The other reason for an ICO is to provide financial support to the company and its newsrooms. Those 13 newsrooms received an initial sustainability grant of an unspecified amount of CVL tokens, as well as funding from Ethereum co-founder Joseph Lubin’s blockchain company ConsenSys, which contributed $5 million to Civil.

Soon, Coolidge says, the platform will be open to any interested group looking to launch a newsroom on Civil — and that includes legacy news organizations.

“We will have really exciting news on that front, too. Everyone who publishes on the platform will be beholden to the decentralized network, but we are not trying to discriminate against legacy news organizations,” Coolidge said.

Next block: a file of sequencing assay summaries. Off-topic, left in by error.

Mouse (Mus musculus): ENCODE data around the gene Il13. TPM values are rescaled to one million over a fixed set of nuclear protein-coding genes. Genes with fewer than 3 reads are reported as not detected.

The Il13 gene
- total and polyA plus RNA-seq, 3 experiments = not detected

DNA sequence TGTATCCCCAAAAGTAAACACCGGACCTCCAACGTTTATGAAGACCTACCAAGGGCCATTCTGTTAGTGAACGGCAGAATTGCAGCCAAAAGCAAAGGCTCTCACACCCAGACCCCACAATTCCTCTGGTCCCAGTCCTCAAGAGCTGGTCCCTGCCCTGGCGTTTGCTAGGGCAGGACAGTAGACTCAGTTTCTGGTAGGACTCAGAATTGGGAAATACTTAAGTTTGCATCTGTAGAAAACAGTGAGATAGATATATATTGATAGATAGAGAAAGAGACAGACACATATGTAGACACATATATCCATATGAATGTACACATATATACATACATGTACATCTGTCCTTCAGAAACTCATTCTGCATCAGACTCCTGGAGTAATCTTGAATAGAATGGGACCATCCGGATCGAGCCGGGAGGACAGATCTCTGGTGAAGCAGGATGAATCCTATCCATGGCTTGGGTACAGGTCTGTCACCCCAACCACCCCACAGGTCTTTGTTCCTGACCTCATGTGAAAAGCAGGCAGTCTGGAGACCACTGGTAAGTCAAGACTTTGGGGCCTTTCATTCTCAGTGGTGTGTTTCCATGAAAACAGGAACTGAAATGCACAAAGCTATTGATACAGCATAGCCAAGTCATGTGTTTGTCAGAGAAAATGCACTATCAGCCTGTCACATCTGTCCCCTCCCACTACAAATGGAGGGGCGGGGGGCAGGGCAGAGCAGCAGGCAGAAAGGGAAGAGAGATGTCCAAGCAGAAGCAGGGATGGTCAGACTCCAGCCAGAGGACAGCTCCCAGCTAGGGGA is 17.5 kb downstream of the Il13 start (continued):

The Civil team's approach to saving journalism is bold, but maintains a spirit of play inherent to cryptocurrency and blockchain.

"We want to see what happens when you flip this incentive system on its head, and a network of people comes together with a shared commitment to being a home for ethical journalism above all else. Both because they're ideologically incentivized to do so, ... but also because they're cryptoeconomically incentivized to do so," the Civil team wrote in an email.

"Civil is an economic game — 'spot the unethical newsroom, keep it off the platform, be rewarded if you do so,'" the team added.